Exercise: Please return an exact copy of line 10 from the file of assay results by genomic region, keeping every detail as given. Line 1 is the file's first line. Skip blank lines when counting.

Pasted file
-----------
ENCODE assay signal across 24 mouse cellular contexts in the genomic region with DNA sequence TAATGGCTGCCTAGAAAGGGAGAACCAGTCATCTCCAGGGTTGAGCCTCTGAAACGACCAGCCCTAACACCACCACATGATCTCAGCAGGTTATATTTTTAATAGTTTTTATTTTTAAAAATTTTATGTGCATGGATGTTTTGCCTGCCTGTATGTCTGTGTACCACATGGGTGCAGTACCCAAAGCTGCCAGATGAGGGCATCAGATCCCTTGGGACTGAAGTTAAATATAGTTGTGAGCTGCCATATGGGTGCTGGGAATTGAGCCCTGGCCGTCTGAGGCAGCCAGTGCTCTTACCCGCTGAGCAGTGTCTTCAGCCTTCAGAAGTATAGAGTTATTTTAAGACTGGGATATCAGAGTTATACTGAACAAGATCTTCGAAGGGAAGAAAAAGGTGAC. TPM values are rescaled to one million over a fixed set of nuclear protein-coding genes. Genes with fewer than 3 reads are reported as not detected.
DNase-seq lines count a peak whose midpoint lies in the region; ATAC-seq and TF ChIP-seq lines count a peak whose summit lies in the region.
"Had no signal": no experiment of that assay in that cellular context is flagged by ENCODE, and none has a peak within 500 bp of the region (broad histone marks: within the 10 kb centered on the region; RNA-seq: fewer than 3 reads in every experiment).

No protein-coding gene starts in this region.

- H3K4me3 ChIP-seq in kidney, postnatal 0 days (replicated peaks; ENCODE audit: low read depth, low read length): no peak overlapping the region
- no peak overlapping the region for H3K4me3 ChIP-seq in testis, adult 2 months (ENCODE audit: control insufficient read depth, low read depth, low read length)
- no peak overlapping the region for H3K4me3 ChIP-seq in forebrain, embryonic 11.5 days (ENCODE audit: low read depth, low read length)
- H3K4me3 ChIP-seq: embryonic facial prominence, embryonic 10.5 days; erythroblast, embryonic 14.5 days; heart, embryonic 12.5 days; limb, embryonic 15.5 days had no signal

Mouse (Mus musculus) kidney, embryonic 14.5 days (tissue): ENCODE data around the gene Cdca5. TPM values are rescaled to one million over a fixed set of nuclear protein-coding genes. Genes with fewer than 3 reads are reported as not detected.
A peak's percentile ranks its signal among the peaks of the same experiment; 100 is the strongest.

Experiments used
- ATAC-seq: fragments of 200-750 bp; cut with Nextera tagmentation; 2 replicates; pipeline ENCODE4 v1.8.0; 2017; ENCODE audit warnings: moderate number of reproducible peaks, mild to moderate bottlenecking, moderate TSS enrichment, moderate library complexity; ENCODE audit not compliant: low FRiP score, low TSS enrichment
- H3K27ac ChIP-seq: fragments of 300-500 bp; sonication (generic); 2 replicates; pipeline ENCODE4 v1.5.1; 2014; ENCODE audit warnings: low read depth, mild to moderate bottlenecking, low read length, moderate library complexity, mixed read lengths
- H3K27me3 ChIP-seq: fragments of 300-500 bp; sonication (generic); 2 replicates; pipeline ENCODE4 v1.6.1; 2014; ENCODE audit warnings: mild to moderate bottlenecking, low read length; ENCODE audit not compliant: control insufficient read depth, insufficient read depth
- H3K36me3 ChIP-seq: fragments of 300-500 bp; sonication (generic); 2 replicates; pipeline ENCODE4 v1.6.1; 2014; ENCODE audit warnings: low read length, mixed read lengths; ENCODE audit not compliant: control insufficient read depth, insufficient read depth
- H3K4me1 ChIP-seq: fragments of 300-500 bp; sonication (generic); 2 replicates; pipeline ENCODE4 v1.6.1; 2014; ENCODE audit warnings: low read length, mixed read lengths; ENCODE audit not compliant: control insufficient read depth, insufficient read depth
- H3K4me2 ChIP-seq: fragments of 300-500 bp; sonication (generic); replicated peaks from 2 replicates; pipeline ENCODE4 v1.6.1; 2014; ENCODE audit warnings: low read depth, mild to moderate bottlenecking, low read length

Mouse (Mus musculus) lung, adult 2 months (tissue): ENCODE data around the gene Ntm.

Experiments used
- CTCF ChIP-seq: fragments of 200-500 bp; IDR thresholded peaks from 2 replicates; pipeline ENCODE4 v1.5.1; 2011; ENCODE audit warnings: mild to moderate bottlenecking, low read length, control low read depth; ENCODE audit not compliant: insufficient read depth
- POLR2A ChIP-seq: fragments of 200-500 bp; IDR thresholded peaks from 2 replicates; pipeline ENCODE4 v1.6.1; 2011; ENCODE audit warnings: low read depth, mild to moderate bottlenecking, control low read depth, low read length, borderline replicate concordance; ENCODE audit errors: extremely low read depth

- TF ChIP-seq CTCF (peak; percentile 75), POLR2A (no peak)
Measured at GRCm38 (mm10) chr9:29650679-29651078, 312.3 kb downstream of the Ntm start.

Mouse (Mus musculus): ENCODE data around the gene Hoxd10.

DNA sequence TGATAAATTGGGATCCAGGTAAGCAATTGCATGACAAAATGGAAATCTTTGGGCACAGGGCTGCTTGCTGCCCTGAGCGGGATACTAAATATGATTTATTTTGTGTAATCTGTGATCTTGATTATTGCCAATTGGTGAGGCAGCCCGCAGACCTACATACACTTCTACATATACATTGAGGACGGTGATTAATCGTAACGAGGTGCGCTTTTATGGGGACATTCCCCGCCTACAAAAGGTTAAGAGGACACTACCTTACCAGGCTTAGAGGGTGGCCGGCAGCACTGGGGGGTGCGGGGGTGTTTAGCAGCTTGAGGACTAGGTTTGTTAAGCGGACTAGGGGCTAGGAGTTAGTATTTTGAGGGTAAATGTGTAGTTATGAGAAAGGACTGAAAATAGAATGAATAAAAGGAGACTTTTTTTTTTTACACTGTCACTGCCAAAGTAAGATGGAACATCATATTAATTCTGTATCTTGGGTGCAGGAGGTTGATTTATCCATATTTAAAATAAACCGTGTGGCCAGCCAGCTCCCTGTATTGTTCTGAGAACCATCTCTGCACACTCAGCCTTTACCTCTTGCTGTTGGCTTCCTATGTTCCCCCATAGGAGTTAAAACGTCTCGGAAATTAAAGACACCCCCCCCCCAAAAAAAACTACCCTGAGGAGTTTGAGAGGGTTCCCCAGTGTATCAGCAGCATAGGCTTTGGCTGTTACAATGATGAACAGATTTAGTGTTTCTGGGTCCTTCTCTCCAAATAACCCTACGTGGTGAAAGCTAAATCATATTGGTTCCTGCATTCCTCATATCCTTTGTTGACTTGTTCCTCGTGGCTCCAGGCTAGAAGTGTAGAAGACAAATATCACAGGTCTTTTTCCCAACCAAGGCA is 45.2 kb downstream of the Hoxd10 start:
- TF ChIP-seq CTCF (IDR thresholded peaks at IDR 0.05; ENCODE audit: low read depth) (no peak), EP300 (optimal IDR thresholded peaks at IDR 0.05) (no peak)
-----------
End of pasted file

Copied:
A peak's percentile ranks its signal among the peaks of the same experiment; 100 is the strongest.